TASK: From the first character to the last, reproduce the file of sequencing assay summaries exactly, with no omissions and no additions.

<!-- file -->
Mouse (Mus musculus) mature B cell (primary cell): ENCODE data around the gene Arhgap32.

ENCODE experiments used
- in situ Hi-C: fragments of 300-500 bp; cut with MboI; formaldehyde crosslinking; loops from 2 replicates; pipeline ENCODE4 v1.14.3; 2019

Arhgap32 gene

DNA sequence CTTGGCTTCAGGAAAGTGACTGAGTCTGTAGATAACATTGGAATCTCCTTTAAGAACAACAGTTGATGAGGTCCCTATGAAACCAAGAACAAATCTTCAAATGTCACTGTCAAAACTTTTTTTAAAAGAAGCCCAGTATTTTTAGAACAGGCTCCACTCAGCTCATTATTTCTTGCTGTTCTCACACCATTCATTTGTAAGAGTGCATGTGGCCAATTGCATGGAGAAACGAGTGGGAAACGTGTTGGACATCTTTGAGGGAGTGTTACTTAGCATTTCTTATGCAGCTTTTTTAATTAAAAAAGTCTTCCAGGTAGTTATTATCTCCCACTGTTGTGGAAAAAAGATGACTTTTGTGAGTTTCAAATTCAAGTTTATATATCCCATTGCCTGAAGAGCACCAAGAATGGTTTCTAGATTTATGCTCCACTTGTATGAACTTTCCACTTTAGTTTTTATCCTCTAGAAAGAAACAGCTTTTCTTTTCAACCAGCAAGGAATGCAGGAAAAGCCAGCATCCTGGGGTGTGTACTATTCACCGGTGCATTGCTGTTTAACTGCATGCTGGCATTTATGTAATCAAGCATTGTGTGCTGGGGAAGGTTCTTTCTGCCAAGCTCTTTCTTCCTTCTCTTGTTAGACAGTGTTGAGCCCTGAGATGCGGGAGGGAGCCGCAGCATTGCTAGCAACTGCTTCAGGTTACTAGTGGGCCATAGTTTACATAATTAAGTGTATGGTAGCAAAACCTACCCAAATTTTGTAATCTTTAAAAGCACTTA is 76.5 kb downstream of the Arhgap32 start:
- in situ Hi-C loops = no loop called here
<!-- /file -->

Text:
Mouse (Mus musculus) mature B cell (primary cell): ENCODE data around the gene Arhgap32.

ENCODE experiments used
- in situ Hi-C: fragments of 300-500 bp; cut with MboI; formaldehyde crosslinking; loops from 2 replicates; pipeline ENCODE4 v1.14.3; 2019

Arhgap32 gene

DNA sequence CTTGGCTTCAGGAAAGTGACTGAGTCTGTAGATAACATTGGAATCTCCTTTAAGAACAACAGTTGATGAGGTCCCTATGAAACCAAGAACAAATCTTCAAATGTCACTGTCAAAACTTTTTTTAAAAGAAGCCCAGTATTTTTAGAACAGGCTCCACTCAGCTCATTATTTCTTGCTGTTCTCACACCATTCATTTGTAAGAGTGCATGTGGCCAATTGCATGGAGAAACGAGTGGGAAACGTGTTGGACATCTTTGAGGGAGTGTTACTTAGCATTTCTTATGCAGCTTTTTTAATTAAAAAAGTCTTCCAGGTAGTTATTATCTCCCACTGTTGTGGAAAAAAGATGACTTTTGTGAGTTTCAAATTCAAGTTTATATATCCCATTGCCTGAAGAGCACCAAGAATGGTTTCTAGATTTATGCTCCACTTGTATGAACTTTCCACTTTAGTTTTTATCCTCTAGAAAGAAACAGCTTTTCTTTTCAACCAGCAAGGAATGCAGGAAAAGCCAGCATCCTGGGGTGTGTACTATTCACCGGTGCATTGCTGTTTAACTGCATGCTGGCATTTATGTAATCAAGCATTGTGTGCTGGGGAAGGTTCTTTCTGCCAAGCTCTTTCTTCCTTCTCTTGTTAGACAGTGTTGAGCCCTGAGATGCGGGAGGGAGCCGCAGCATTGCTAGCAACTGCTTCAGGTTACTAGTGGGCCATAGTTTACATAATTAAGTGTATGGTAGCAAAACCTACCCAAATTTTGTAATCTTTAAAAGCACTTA is 76.5 kb downstream of the Arhgap32 start:
- in situ Hi-C loops = no loop called here